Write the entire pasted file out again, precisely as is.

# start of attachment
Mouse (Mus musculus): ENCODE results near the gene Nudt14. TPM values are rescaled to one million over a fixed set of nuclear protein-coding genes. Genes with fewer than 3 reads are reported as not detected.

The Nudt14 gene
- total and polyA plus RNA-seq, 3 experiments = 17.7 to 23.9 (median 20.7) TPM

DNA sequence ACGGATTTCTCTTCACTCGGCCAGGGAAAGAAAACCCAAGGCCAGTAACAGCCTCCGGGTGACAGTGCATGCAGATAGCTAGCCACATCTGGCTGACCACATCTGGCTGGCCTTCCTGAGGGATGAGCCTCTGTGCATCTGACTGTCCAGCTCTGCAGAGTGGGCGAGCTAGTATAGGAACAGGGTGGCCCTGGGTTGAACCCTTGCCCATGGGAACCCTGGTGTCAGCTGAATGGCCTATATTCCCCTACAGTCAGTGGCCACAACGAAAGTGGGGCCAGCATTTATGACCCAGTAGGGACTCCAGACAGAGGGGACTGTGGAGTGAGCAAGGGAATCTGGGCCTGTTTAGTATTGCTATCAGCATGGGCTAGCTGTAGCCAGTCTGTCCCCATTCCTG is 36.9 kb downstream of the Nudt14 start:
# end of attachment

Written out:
Mouse (Mus musculus): ENCODE results near the gene Nudt14. TPM values are rescaled to one million over a fixed set of nuclear protein-coding genes. Genes with fewer than 3 reads are reported as not detected.

The Nudt14 gene
- total and polyA plus RNA-seq, 3 experiments = 17.7 to 23.9 (median 20.7) TPM

DNA sequence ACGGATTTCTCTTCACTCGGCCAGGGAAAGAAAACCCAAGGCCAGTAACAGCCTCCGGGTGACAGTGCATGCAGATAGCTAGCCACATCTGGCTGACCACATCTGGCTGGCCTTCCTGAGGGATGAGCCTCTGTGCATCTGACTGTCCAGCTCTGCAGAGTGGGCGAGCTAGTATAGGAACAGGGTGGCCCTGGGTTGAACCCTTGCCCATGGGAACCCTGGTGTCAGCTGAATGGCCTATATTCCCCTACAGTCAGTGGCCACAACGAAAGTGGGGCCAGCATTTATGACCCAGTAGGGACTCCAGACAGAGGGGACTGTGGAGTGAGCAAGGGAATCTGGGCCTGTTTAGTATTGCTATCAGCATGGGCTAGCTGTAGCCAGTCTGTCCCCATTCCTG is 36.9 kb downstream of the Nudt14 start: